Phil posits a debilitating foot disease as a possible cause for this decline, but then remarks that the species has always suffered from this condition, even in the abundance of its heyday several decades ago. Could the disease be taking a gradual toll, causing this bird to lose a step when competing for a crumb with a pushier Cowbird or a darting House Sparrow? Or could competition from other species be the principle cause for our gentle Blackbird's demise? Although Cowbird populations are now being held in check by trapping, an action deemed necessary to protect songbirds threatened by this specie's ruthless nest parasitism, could the Cowbird's population bubble that peaked in the late 90s have sent the numbers of the meekly supplicating Brewer's Blackbird into a tailspin from which it has not recovered? Or is the Brewer's Blackbird suffering from the same environmental conditions that have sent the population of its cousin, the Tricolored Blackbird, into sharp decline? Is pesticide use to blame? Although Brewer's Blackbirds are not the agricultural plague the Red WInged Blackbird is famed as being, they will jump in on a field raiding feast with flocks of their more colorful cousins, so perhaps pesticides building up in the bird's system could be taking a toll.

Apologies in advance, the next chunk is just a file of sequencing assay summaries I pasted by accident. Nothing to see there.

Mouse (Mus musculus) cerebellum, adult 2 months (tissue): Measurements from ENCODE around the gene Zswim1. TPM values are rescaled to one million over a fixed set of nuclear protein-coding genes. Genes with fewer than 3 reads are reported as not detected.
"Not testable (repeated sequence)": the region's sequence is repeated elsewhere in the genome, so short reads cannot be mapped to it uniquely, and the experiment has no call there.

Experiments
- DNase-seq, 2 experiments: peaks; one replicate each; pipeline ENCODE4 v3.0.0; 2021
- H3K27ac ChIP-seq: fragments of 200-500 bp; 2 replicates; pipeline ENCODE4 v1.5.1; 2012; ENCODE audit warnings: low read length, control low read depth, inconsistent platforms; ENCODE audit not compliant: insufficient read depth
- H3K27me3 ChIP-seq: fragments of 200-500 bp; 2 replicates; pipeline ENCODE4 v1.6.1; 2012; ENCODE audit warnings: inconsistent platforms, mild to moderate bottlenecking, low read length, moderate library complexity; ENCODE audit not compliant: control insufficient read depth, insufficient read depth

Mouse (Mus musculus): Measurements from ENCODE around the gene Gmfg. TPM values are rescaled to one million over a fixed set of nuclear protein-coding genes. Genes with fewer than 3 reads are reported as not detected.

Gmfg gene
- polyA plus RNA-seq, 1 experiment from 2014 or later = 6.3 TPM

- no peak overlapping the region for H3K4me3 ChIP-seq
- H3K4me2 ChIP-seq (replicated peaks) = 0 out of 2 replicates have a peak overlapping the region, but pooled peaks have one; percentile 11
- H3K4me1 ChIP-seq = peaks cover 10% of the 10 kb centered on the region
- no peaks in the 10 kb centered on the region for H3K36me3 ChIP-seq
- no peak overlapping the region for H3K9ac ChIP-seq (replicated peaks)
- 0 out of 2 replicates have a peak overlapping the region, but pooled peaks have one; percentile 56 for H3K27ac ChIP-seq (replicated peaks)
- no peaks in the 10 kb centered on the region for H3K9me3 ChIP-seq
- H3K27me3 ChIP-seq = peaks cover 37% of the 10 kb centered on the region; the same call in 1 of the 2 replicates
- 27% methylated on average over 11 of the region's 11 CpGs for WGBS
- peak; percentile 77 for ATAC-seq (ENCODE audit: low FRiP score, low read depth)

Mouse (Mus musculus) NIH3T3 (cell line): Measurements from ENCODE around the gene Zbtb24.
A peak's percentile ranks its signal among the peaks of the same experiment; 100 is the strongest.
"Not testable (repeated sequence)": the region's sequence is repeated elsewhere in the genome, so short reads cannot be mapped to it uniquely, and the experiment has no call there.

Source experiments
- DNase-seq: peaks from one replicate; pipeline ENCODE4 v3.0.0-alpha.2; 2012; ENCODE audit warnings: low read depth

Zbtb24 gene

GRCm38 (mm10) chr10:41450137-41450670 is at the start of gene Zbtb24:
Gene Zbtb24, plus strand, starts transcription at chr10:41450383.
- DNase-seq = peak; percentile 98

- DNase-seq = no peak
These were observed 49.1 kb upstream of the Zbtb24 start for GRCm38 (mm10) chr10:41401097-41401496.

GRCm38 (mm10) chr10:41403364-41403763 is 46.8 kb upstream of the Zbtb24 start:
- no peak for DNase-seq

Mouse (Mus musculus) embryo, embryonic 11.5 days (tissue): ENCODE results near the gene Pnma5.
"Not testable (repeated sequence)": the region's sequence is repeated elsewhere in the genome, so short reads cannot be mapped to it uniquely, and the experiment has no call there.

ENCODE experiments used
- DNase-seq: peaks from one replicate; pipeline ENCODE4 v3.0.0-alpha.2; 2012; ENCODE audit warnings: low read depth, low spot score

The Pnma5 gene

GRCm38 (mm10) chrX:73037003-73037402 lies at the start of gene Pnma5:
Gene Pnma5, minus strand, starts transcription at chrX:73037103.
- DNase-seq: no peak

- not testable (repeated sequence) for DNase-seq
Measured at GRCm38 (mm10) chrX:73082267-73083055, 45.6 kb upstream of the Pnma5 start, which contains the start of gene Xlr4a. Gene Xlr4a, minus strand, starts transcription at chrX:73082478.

All of these reasons are, of course, speculative. Nobody really seems to be sure why the Brewer's Blackbird's numbers are dropping, but in this particular bird lover's unsolicited opinion, its reduction is to the detriment of our San Diego suburban landscape.
A little pricey, but a must for birding San Diego
Perhaps you don't like the Brewer's Blackbird, or any Blackbirds at all, or even birds in general. Maybe their presence annoys or disturbs you when you are trying to down that Costco Chicken Bake without being beset upon by a descending avian plague of biblical proportions. The fact is, however, that we homo sapiens generate a lot of trash, we dispose of uncounted tons of excess food at parking lots across America, and if it wasn't for pavement scavenging birds; these feathered hyenas of our suburban mall Savannah, if you will, our shopping centers would be horrible, infection breeding vectors of disease. It is an unavoidable condition of our shopping experience that we will suffer aviation visitations at the outdoor food court, but if I could pick one bird to share my retail experience with, I would choose the patient, humble, unpretentious company of the Brewer's Blackbird.